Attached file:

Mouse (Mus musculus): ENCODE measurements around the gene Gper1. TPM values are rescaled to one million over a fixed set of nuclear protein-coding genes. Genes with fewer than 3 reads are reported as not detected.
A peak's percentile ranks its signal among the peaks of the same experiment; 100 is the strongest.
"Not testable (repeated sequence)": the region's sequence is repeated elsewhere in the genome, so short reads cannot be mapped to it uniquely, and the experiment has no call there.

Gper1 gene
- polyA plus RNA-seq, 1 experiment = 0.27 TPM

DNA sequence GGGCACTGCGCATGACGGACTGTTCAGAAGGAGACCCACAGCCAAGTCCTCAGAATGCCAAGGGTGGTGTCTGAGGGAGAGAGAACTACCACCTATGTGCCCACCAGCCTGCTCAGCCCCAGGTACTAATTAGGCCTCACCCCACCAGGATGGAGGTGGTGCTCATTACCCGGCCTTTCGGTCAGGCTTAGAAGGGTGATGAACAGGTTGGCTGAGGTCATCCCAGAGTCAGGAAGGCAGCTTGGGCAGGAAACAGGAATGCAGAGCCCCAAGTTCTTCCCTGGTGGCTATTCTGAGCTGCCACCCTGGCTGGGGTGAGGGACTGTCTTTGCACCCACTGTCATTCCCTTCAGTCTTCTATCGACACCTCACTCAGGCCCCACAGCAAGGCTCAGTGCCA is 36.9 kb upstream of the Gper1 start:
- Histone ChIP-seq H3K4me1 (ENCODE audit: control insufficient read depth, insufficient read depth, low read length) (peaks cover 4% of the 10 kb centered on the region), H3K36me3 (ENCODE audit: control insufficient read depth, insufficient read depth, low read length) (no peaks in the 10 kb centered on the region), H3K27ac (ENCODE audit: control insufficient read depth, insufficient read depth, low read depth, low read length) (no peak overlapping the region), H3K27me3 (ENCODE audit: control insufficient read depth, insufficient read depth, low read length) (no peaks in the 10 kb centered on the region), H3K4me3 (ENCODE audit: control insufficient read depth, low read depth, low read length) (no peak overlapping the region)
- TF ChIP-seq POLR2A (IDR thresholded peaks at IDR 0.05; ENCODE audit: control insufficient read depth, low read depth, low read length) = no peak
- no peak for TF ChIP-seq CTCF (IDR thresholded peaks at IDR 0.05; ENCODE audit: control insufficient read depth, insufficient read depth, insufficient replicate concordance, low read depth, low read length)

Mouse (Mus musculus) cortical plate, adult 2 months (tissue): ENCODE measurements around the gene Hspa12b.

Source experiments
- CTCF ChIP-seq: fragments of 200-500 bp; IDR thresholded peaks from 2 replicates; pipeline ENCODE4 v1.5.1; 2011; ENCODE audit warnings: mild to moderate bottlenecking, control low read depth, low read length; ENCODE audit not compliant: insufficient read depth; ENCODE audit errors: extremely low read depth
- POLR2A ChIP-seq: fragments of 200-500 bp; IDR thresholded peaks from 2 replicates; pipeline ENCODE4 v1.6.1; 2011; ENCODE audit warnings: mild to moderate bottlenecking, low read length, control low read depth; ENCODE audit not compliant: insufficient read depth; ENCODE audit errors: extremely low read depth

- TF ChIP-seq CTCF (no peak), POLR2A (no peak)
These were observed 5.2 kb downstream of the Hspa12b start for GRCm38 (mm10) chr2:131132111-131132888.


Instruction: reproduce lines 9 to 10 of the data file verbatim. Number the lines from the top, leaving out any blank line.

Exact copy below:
- no peak for TF ChIP-seq CTCF (IDR thresholded peaks at IDR 0.05; ENCODE audit: control insufficient read depth, insufficient read depth, insufficient replicate concordance, low read depth, low read length)

Mouse (Mus musculus) cortical plate, adult 2 months (tissue): ENCODE measurements around the gene Hspa12b.